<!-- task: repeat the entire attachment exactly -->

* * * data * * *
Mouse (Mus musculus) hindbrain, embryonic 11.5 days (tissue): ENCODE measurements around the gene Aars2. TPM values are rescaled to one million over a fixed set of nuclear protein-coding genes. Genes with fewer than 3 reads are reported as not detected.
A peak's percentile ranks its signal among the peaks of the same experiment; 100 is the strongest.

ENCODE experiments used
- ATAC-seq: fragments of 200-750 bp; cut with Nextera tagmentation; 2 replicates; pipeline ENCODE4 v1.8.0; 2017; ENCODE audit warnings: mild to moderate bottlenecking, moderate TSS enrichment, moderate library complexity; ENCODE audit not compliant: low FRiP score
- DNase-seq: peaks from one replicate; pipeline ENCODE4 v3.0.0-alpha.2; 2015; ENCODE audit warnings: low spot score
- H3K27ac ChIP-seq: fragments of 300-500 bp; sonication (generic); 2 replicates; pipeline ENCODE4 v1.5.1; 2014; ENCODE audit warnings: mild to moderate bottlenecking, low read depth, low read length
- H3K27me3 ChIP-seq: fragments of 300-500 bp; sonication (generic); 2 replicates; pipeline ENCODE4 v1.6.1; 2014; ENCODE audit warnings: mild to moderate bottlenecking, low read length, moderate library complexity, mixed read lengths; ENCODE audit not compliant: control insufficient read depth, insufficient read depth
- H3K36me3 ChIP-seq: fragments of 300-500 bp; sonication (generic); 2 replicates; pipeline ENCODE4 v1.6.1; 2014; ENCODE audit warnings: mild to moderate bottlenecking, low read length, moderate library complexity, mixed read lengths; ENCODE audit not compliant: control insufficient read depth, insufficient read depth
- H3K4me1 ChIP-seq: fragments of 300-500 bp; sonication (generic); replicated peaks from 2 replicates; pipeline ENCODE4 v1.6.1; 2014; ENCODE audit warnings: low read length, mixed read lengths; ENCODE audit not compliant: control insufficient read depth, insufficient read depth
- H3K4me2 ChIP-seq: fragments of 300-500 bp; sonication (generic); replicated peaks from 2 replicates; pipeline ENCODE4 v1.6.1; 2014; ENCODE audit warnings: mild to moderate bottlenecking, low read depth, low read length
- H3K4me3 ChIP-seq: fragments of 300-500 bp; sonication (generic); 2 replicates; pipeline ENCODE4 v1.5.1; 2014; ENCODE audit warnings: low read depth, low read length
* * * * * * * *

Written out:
Mouse (Mus musculus) hindbrain, embryonic 11.5 days (tissue): ENCODE measurements around the gene Aars2. TPM values are rescaled to one million over a fixed set of nuclear protein-coding genes. Genes with fewer than 3 reads are reported as not detected.
A peak's percentile ranks its signal among the peaks of the same experiment; 100 is the strongest.

ENCODE experiments used
- ATAC-seq: fragments of 200-750 bp; cut with Nextera tagmentation; 2 replicates; pipeline ENCODE4 v1.8.0; 2017; ENCODE audit warnings: mild to moderate bottlenecking, moderate TSS enrichment, moderate library complexity; ENCODE audit not compliant: low FRiP score
- DNase-seq: peaks from one replicate; pipeline ENCODE4 v3.0.0-alpha.2; 2015; ENCODE audit warnings: low spot score
- H3K27ac ChIP-seq: fragments of 300-500 bp; sonication (generic); 2 replicates; pipeline ENCODE4 v1.5.1; 2014; ENCODE audit warnings: mild to moderate bottlenecking, low read depth, low read length
- H3K27me3 ChIP-seq: fragments of 300-500 bp; sonication (generic); 2 replicates; pipeline ENCODE4 v1.6.1; 2014; ENCODE audit warnings: mild to moderate bottlenecking, low read length, moderate library complexity, mixed read lengths; ENCODE audit not compliant: control insufficient read depth, insufficient read depth
- H3K36me3 ChIP-seq: fragments of 300-500 bp; sonication (generic); 2 replicates; pipeline ENCODE4 v1.6.1; 2014; ENCODE audit warnings: mild to moderate bottlenecking, low read length, moderate library complexity, mixed read lengths; ENCODE audit not compliant: control insufficient read depth, insufficient read depth
- H3K4me1 ChIP-seq: fragments of 300-500 bp; sonication (generic); replicated peaks from 2 replicates; pipeline ENCODE4 v1.6.1; 2014; ENCODE audit warnings: low read length, mixed read lengths; ENCODE audit not compliant: control insufficient read depth, insufficient read depth
- H3K4me2 ChIP-seq: fragments of 300-500 bp; sonication (generic); replicated peaks from 2 replicates; pipeline ENCODE4 v1.6.1; 2014; ENCODE audit warnings: mild to moderate bottlenecking, low read depth, low read length
- H3K4me3 ChIP-seq: fragments of 300-500 bp; sonication (generic); 2 replicates; pipeline ENCODE4 v1.5.1; 2014; ENCODE audit warnings: low read depth, low read length